Bat Trang House, Bat Trang, Vietnam
Photography: Hiroyuki Oki
Vo Trong Nghia created this contemporary tackle the traditional Vietnamese shophouse near Hanoi for an prosperous artisanal household that produces high-quality ceramic merchandise. Following the native vernacular, Bat Trang House combines business and residential areas. The raised floor and decrease floor flooring function showrooms for the household to show and promote their merchandise. Four further personal ranges with a kitchen, lounge, 5 bedrooms and a number of other ethereal gardens sit above. The prime flooring features a devoted room for the household altar and an open-air swimming pool bordered by timber and vegetation. Vo needed the persona and heritage of the craft village (Bat Trang, some 15km from Hanoi, is thought for its ceramics manufacturing) to be evident within the structure, so he wrapped the property in a wall made from perforated pink clay ceramic tiles that he commissioned within the village. This ceramic cloak protects the home from the solar in the summertime and from the wind within the winter, whereas the holes be sure that the home nonetheless will get loads of pure mild. Large gaps permit for the timber and vegetation from the elevated gardens to burst via the terracotta-coloured façade.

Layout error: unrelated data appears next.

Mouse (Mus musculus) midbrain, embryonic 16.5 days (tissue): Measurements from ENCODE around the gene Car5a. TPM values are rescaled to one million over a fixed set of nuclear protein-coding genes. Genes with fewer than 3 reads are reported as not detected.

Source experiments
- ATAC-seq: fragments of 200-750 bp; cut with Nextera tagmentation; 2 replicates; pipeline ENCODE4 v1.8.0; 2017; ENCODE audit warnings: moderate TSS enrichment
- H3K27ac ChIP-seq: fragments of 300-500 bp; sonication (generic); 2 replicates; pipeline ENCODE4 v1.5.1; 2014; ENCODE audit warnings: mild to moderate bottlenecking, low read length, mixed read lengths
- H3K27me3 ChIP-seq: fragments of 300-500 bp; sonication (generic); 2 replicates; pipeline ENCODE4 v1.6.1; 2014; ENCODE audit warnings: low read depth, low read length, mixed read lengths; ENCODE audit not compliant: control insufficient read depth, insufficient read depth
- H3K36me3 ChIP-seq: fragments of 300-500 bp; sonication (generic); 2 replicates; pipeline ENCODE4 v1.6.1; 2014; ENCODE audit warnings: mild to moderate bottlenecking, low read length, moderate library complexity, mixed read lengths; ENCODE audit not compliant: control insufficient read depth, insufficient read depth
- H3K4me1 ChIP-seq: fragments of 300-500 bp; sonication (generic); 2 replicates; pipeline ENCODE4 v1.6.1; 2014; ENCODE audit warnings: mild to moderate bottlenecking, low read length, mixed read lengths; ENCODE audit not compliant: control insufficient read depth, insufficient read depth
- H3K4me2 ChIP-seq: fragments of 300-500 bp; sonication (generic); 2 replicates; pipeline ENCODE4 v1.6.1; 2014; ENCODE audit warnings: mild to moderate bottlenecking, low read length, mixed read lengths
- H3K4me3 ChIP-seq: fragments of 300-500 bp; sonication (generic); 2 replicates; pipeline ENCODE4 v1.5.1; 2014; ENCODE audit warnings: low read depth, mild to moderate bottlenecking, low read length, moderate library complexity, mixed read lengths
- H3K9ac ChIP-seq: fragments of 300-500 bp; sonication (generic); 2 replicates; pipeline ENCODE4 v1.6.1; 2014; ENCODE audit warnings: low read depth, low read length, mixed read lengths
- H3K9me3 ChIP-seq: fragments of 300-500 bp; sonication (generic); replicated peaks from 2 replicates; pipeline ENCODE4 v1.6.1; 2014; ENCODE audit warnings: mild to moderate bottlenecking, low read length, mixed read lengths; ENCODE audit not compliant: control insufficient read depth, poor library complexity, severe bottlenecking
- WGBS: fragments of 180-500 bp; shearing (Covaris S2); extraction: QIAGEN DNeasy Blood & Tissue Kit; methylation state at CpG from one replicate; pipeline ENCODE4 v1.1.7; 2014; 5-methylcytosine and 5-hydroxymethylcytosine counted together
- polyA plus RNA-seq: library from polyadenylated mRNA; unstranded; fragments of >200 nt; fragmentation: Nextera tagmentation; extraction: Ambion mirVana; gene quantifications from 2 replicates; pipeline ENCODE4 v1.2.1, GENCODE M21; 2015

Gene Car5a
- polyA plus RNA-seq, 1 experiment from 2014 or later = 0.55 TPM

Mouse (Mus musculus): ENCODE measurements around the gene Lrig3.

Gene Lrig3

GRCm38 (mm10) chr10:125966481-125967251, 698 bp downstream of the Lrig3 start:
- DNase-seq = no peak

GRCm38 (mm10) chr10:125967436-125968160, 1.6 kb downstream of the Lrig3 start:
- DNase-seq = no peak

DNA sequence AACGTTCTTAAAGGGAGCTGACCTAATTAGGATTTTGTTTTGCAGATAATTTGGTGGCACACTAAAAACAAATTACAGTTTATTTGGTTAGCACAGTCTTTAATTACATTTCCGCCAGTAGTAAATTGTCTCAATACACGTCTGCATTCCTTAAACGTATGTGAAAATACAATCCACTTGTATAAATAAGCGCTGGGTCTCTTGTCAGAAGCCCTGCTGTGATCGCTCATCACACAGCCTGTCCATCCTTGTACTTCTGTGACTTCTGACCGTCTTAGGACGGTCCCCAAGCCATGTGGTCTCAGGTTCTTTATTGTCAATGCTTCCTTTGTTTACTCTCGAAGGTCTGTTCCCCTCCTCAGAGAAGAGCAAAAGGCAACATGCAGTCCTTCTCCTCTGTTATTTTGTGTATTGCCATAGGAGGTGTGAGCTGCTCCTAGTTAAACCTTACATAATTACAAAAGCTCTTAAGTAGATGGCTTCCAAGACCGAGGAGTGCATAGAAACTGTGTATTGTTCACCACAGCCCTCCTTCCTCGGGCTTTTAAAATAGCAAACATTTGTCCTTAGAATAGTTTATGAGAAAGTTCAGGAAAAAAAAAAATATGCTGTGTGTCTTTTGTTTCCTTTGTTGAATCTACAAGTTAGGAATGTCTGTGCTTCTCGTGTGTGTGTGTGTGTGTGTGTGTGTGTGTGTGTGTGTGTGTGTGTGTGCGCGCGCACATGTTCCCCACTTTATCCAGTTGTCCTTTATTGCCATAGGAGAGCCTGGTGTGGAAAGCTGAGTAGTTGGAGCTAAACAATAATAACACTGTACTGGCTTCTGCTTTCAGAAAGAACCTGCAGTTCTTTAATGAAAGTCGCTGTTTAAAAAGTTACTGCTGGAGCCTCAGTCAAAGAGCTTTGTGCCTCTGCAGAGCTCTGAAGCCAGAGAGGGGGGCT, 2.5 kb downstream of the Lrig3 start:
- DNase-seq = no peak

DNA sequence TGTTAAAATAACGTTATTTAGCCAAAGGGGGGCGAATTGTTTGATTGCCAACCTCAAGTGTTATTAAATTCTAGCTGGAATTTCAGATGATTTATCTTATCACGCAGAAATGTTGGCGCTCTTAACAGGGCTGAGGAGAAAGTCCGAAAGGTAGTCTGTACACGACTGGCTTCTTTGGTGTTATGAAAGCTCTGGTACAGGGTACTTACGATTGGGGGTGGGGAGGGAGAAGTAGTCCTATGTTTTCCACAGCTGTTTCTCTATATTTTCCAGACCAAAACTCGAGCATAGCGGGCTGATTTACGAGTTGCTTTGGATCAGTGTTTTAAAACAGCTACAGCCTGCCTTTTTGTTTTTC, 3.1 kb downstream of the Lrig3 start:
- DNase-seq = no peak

KEY FEATURES: pink brick, outside/indoor relationship, lattice partitions, dwell/work house, native craft
ARCHITECT’S PREVIOUS WORK: Diamond Island Community Centre, Ho Chi Minh City, Vietnam; Chicland Hotel, Danang, Vietnam; House for Trees, Ho Chi Minh City, Vietnam
Mole House, London, UK
Photography: Ed Reeve
Searching for her new dwelling, artist Sue Webster was drawn to a derelict Hackney home that had beforehand made headlines for its eccentric proprietor, the ‘Mole Man’ – a landlord who had spent years burrowing a community of tunnels beneath the property. He had subdivided and rented it out in a haphazard means and with no planning permission,